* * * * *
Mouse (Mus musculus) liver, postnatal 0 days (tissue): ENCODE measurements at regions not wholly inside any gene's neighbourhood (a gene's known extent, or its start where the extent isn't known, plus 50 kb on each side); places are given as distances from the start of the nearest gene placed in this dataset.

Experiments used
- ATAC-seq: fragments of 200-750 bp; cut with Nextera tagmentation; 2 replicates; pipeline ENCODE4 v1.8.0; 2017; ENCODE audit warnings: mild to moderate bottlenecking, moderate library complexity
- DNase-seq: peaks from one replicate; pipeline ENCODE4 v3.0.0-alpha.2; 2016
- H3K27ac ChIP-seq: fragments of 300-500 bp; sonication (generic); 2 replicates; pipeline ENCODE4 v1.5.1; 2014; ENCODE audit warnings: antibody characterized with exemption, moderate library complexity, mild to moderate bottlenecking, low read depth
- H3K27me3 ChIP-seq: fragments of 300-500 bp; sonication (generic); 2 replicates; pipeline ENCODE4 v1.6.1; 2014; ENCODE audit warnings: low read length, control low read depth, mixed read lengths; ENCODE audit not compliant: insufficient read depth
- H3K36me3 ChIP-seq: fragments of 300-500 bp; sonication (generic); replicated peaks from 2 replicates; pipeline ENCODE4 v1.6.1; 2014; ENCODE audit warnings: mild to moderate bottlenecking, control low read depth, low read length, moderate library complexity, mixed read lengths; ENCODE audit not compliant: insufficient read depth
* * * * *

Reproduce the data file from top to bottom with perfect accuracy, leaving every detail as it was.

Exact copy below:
Mouse (Mus musculus) liver, postnatal 0 days (tissue): ENCODE measurements at regions not wholly inside any gene's neighbourhood (a gene's known extent, or its start where the extent isn't known, plus 50 kb on each side); places are given as distances from the start of the nearest gene placed in this dataset.

Experiments used
- ATAC-seq: fragments of 200-750 bp; cut with Nextera tagmentation; 2 replicates; pipeline ENCODE4 v1.8.0; 2017; ENCODE audit warnings: mild to moderate bottlenecking, moderate library complexity
- DNase-seq: peaks from one replicate; pipeline ENCODE4 v3.0.0-alpha.2; 2016
- H3K27ac ChIP-seq: fragments of 300-500 bp; sonication (generic); 2 replicates; pipeline ENCODE4 v1.5.1; 2014; ENCODE audit warnings: antibody characterized with exemption, moderate library complexity, mild to moderate bottlenecking, low read depth
- H3K27me3 ChIP-seq: fragments of 300-500 bp; sonication (generic); 2 replicates; pipeline ENCODE4 v1.6.1; 2014; ENCODE audit warnings: low read length, control low read depth, mixed read lengths; ENCODE audit not compliant: insufficient read depth
- H3K36me3 ChIP-seq: fragments of 300-500 bp; sonication (generic); replicated peaks from 2 replicates; pipeline ENCODE4 v1.6.1; 2014; ENCODE audit warnings: mild to moderate bottlenecking, control low read depth, low read length, moderate library complexity, mixed read lengths; ENCODE audit not compliant: insufficient read depth